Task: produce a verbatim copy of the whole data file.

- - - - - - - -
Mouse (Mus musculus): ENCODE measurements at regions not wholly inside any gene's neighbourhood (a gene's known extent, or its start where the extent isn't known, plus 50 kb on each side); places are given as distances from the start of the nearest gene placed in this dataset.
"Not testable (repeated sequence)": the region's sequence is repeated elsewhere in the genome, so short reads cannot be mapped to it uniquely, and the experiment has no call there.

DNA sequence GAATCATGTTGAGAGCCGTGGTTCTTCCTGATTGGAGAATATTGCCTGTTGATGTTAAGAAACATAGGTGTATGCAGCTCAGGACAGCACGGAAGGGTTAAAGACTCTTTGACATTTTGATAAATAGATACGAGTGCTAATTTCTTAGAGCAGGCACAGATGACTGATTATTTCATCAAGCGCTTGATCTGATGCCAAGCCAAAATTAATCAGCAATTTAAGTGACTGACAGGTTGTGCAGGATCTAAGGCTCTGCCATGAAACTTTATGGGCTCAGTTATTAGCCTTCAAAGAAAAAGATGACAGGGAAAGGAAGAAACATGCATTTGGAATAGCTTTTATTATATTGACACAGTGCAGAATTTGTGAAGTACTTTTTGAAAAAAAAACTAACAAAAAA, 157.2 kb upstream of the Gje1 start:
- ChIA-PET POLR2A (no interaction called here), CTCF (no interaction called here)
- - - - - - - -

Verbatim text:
Mouse (Mus musculus): ENCODE measurements at regions not wholly inside any gene's neighbourhood (a gene's known extent, or its start where the extent isn't known, plus 50 kb on each side); places are given as distances from the start of the nearest gene placed in this dataset.
"Not testable (repeated sequence)": the region's sequence is repeated elsewhere in the genome, so short reads cannot be mapped to it uniquely, and the experiment has no call there.

DNA sequence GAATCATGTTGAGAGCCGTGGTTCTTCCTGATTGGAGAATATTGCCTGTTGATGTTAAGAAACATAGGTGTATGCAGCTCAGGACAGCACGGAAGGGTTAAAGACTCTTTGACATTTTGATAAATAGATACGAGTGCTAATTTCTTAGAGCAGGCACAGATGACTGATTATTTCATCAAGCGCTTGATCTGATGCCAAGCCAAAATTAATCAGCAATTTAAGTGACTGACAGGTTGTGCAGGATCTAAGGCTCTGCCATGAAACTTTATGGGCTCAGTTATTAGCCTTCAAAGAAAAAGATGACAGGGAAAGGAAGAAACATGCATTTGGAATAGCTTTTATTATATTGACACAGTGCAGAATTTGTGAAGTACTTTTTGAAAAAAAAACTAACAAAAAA, 157.2 kb upstream of the Gje1 start:
- ChIA-PET POLR2A (no interaction called here), CTCF (no interaction called here)